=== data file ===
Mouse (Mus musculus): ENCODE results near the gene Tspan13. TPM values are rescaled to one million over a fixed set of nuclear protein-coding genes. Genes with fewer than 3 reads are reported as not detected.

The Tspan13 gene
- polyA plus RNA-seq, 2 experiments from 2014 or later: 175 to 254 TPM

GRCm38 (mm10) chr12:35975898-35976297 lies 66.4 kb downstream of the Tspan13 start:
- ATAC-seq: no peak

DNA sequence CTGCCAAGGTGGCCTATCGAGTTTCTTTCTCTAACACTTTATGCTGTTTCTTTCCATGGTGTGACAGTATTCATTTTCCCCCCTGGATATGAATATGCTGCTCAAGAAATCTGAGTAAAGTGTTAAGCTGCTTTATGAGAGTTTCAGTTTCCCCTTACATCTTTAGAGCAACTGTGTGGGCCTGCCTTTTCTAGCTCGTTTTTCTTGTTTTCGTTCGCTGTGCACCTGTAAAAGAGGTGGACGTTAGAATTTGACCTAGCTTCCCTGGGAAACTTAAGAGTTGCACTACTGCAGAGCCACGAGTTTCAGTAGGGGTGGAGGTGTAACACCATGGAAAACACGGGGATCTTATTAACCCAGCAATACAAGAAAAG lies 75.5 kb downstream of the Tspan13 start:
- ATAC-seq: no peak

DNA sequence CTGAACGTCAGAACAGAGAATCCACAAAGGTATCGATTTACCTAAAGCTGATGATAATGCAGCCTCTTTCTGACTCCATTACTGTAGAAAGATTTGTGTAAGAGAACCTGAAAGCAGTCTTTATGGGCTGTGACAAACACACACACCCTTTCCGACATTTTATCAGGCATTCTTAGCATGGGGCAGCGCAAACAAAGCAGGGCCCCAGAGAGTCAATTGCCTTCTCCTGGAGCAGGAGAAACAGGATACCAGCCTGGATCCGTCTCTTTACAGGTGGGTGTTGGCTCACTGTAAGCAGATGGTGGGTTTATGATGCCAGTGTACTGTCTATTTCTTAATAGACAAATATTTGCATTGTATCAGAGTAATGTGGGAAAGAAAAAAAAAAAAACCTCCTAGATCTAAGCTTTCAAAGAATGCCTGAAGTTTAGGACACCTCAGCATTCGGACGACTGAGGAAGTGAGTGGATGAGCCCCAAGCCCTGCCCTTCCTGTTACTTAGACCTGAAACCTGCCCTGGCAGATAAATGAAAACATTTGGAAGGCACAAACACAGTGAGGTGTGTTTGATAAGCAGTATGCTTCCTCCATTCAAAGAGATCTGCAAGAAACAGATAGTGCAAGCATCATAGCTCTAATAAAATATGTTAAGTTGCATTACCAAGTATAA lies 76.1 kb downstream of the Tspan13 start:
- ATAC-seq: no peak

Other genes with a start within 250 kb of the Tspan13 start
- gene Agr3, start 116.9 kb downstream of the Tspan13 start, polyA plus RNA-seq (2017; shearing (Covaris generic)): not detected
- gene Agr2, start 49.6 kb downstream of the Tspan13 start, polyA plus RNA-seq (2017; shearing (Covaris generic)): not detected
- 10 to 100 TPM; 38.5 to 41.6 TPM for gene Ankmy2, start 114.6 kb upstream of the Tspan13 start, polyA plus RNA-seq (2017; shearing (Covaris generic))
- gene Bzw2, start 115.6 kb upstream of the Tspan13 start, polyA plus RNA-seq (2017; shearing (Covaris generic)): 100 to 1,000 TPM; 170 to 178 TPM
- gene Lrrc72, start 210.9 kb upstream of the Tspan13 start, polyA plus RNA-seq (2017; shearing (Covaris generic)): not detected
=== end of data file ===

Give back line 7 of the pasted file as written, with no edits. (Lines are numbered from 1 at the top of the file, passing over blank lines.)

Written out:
- ATAC-seq: no peak